Microsoft has announced that it will increase its software and cloud service prices for UK enterprise customers, partly to avoid losing revenue as Sterling's value drops against the dollar.
From 1st January 2017, prices for on-premises enterprise software will increase by 13 per cent, whilst enterprise cloud prices will increase by 22 per cent "to realign close to euro levels," according to a Microsoft blog.
This price increase comes as Microsoft has just seen its share price hit its highest ever value, following the success of its cloud strategy, and an increase in revenue from Azure and Office 365.
A Microsoft spokesperson told V3: "As a part of its ongoing policy to maintain price consistency with euro levels across the EU/EFTA region, Microsoft is announcing a British pound price realignment to euro levels for enterprise software and cloud services. This adjustment will be effective from January 1, 2017 but will not apply to consumer software and cloud services."
Jonathan Watson, chief analyst at currencies.co.uk explained that many US-based services will become more expensive for UK firms due to the falling value of Sterling.
"The fall of Sterling and the rise of the US Dollar has made buying services from US-based cloud vendors much more expensive for UK-based firms," said Watson. "With the GBP/USD exchange rate at a 30-year low, having dropped over 20 per cent since the EU Referendum, the result could be a significant rise in costs to UK-based firms that wish to use cloud services from US vendors."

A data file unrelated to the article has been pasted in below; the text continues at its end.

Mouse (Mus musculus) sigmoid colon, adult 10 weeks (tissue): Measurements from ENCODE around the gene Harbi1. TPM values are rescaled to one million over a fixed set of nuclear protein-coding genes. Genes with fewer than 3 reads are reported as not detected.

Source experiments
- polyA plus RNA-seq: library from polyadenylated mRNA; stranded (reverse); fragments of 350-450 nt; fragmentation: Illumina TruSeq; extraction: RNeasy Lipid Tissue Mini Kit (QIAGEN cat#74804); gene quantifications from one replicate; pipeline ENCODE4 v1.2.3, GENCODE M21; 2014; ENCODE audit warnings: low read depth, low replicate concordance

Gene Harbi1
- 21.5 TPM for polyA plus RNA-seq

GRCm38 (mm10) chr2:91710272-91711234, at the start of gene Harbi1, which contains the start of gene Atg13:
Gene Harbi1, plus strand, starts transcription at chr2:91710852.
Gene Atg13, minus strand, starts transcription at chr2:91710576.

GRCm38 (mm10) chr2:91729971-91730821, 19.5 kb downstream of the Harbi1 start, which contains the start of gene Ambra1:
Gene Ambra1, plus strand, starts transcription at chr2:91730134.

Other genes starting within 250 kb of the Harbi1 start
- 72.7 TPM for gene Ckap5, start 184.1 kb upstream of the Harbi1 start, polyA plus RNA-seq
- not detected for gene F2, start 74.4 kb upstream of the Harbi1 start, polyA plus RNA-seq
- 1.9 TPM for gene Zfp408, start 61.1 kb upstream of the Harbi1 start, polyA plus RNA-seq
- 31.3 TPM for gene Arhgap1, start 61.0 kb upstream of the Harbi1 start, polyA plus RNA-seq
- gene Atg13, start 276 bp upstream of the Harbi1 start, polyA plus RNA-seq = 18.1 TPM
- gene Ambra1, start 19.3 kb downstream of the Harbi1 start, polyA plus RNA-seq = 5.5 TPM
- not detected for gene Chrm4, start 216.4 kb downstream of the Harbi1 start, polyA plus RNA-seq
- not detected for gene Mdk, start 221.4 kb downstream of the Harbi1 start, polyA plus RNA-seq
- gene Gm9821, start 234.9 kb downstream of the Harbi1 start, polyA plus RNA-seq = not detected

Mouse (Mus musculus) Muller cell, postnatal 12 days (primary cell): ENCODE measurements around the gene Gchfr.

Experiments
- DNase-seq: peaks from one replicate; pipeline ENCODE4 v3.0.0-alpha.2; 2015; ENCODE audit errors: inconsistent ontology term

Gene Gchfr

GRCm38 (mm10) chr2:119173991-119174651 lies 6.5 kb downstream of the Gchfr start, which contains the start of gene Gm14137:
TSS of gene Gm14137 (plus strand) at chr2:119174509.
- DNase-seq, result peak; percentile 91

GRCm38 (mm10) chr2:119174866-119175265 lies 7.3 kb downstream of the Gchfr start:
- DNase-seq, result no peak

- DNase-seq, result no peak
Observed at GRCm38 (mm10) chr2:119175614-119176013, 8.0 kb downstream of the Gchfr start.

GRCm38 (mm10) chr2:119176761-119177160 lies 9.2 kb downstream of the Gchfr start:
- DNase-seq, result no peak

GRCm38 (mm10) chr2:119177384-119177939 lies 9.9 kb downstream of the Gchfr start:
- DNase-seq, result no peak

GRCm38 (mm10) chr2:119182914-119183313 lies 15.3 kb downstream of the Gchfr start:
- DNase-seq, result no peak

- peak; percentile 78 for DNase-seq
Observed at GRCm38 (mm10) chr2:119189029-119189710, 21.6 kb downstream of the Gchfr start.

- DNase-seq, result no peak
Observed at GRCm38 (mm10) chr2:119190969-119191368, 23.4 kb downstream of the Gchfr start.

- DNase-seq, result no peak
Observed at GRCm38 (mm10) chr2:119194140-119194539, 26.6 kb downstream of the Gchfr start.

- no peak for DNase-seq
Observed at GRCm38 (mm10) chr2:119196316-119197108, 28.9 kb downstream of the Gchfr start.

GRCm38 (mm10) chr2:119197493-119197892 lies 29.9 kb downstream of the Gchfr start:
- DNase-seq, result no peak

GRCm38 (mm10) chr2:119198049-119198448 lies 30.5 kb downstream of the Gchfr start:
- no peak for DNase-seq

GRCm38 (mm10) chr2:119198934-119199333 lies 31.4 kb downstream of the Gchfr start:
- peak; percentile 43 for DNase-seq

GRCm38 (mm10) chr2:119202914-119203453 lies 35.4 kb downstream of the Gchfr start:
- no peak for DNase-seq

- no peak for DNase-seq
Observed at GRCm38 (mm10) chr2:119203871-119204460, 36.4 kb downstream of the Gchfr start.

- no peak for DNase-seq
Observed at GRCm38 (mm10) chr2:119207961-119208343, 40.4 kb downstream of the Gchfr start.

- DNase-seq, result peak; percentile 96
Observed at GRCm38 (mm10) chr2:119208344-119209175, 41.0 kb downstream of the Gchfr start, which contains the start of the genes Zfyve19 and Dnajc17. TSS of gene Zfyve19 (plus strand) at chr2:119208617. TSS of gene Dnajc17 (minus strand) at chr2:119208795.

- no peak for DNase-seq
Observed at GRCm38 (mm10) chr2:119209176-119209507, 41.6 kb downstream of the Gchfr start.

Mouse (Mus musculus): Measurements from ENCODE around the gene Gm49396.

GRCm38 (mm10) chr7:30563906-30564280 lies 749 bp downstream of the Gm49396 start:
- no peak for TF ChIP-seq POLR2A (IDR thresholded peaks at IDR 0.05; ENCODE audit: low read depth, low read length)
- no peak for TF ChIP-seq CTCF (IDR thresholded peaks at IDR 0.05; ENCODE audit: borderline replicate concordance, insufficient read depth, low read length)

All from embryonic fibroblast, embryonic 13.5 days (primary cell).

Mark O'Conor, IPT partner at law firm DLA Piper explained that in some instances, firms are able to exit cloud contracts when prices change.
"The ability to exit will depend on the terms and the type of cloud. There is a vast difference from commodity SaaS to complex IaaS and the market norms for the terms reflect that difference," said O'Conor.
"But the contracts are not handcuffs," he continued. "Most if not all will allow termination for convenience, although there may be a financial penalty for cutting a longer contract short.
"Start looking at the payment terms more closely and see whether you can include provisions in the contract allowing an express right to terminate if costs increase over a threshold. The ability to negotiate at all will, again, depend on the type of cloud solution and is largely a function of contract value."
For business customers, the Microsoft price changes will not affect existing orders under annuity volume licensing agreements for products that are subject to price protection.
"For example, customers with Enterprise Agreements have price protection on previously ordered enterprise software and cloud services, and will not experience a price change during the term of their agreement," wrote Microsoft on its blog. "Similarly, business customers with cloud commitment subscriptions such as Office 365 also receive price protection during their subscription term, which is normally twelve months from the start of paid subscription," it added.
Microsoft advises customers to speak to their account managers or Licensing Solution Providers for further information.
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